Finding food fallacies

Food media, in general uses, fallacies of argument to persuade their audience to believe what they are being told. Bandwagon appeals are very popular in food advertisements for example. Since I would like this blog to promote healthy, sustainable, organic food and agriculture I would like to discuss certain organic food and ag fallacies surrounding the media. Did any of you ever think that the term organic could be perceived as bad?Organic2

While many studies show eating organically can be beneficial for your health, you need to eat the correct organic foods. Don’t think eating tubs of organic ice cream and locally produced and organic meats will make you feel great.

Here is one article from the Room for Debate section in the New York Times that tries to debunk organic ‘claims’ yet ends up using multiple fallacies in her argument.

First she mentions organic agriculture an idyllic fallacy; while organic marketing will use a tactic such as this for advertising purposes, this doesn’t mean organic agriculture is worse than conventional agriculture. Her next point is organic agriculture uses natural pesticides that are harmful as well. This is a generalization, she does not include facts comparing natural pesticides compared to chemical pesticides, so where is her argument?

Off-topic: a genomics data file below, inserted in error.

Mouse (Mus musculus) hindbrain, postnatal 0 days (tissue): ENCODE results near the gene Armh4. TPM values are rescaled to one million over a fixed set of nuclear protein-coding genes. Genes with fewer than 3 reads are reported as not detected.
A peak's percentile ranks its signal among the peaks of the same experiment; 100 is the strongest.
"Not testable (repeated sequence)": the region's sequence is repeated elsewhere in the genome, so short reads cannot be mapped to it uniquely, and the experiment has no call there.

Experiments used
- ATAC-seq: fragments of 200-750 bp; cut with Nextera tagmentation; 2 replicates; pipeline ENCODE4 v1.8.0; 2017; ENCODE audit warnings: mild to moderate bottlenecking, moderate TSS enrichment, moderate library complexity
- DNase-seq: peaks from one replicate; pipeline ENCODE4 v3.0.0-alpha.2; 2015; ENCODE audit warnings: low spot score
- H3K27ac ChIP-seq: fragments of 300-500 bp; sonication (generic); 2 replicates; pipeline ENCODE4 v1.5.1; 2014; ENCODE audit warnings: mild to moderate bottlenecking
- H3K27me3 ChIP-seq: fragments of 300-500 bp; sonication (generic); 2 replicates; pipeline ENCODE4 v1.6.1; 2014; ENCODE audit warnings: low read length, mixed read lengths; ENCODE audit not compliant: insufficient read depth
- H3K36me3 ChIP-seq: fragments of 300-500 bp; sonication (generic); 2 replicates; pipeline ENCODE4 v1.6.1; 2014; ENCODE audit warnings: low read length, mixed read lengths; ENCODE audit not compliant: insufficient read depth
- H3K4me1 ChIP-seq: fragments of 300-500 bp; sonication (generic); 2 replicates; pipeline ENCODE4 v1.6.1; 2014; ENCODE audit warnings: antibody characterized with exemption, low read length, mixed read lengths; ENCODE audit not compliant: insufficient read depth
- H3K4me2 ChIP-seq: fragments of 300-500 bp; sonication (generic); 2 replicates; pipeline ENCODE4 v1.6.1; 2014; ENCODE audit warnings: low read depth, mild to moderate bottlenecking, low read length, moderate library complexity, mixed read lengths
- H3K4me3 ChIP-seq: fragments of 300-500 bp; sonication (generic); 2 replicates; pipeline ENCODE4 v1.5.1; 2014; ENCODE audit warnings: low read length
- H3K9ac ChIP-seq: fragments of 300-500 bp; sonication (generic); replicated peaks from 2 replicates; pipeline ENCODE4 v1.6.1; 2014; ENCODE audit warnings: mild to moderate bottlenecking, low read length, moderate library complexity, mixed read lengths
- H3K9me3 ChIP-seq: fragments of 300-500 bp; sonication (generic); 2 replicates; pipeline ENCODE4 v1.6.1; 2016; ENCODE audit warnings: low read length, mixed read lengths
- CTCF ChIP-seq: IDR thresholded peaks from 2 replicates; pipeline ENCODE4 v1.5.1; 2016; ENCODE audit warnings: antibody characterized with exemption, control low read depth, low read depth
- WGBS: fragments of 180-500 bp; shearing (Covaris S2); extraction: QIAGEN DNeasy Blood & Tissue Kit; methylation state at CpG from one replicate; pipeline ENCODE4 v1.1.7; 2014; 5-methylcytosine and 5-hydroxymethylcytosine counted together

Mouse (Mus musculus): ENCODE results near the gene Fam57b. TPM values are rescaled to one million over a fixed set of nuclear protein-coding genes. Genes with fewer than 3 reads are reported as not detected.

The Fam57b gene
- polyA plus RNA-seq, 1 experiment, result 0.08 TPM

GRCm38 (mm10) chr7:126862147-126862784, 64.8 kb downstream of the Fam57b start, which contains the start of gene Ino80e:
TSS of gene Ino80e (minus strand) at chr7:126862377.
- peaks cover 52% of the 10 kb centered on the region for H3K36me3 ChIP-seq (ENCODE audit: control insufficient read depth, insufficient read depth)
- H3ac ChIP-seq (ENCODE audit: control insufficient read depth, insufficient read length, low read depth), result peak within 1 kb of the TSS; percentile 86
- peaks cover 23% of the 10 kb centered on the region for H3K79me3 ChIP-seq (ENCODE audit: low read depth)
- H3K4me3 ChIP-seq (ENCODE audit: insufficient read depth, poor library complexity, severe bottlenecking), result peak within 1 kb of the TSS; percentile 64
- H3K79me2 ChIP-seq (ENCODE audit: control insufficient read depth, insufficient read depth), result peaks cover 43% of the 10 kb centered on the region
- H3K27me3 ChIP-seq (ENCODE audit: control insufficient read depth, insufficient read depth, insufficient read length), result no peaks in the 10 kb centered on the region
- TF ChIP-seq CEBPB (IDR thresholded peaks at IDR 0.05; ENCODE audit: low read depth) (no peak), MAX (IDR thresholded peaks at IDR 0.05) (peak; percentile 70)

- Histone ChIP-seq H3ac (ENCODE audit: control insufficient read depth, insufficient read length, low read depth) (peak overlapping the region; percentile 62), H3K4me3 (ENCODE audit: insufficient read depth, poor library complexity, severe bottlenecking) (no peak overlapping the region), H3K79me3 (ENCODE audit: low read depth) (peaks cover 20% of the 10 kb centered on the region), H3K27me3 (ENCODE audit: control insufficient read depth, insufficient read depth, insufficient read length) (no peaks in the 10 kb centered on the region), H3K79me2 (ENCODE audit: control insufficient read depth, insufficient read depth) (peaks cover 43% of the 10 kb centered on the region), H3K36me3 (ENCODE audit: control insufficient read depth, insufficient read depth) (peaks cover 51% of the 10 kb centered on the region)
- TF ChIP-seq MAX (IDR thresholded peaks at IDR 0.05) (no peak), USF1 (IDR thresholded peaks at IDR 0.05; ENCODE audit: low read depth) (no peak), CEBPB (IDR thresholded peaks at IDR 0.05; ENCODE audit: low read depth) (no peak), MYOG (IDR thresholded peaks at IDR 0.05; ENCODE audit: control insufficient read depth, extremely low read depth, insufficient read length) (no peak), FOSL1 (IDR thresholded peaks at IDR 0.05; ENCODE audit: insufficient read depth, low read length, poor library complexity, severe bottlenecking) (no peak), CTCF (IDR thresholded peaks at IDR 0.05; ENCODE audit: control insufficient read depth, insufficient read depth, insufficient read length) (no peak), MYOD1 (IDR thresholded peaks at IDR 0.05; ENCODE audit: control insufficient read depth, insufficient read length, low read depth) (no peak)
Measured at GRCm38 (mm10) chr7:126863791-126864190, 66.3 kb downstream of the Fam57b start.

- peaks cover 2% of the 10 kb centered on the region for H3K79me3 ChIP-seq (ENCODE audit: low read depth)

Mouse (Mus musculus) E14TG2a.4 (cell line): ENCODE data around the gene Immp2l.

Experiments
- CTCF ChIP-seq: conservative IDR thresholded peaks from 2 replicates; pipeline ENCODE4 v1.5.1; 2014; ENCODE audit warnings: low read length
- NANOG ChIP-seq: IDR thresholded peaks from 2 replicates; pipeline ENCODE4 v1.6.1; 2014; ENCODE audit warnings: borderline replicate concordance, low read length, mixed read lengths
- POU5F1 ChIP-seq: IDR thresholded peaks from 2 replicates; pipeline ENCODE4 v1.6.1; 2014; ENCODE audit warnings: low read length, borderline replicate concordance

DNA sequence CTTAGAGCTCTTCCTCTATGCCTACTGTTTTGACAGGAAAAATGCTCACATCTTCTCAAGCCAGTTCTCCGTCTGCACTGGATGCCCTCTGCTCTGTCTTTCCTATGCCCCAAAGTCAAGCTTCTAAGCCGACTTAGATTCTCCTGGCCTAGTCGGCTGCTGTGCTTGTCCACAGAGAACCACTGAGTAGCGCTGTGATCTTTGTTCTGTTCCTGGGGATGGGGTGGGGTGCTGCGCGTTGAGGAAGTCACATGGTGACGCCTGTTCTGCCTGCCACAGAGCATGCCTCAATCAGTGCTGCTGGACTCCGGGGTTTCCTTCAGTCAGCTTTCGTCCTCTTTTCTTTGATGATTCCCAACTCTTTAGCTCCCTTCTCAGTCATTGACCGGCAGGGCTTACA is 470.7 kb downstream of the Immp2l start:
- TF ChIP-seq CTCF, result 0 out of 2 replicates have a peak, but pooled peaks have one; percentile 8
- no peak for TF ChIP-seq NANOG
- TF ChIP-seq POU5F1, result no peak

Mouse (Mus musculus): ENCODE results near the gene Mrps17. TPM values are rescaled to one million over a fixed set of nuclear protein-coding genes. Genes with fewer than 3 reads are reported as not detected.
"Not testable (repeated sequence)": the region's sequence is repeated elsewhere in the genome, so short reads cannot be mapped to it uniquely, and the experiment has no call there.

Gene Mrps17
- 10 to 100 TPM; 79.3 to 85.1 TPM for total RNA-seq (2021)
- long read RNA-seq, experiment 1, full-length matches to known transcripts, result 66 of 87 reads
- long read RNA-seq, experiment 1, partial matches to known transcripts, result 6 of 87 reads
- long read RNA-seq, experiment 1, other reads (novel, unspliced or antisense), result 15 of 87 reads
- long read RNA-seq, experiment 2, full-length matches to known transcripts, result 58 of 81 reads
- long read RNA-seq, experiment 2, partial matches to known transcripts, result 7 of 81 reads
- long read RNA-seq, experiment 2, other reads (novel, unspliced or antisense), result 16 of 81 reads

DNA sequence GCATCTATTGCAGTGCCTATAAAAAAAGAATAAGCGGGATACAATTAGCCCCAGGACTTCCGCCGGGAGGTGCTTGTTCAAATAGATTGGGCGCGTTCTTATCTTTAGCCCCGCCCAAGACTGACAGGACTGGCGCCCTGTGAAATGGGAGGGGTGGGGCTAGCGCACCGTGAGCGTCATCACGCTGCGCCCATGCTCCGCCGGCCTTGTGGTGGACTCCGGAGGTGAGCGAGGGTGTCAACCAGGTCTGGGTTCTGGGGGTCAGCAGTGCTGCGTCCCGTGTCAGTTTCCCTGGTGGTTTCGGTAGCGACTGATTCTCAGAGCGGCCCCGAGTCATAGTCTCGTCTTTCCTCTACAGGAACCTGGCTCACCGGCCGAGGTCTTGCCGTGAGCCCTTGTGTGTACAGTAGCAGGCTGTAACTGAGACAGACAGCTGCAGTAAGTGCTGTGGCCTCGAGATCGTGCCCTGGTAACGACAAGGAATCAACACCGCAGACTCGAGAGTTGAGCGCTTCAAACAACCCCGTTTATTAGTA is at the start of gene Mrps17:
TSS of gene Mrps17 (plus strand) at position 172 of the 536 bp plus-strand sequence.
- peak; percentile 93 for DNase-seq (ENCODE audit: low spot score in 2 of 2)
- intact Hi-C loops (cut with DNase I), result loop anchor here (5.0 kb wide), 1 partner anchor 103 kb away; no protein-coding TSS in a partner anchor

My favorite argument? The ‘fact’ that organic farms aren’t better for the environment because they only produce 80% of the yield compared to conventional ag, therefore use more land, and more natural pesticides. This is a faulty causality fallacy, just because organic farms produce less, doe snot mean they will use more land or more pesticides than conventional farms. Organic farms only produce 80% of the yield because there are no chemicals to make the produce bigger and weigh more. Not to mention most conventional farms produce an extra 30% more food than the population needs; most of it corn and soybeans which are turned into processed foods. Organic foods TASTE better, farmers are not paid by the quality of their food, only the amount they produce.

Organic1

My point is, when you are purchasing food, purchase your produce from local farms and vendors that you trust. While organic usually means your food will not be grown with chemicals, organic factory farms do exist. Support your local farms by purchasing a CSA, read ingredients on labels, and research brands to find ones you can trust. Fallacies of argument are used in media everyday, but it is your opinion to weigh the facts and make informed decisions.

Also here is a counter-argument to The Ecological Case Against Organics that sums up some more point I didn’t get to.

 

NP 2/26

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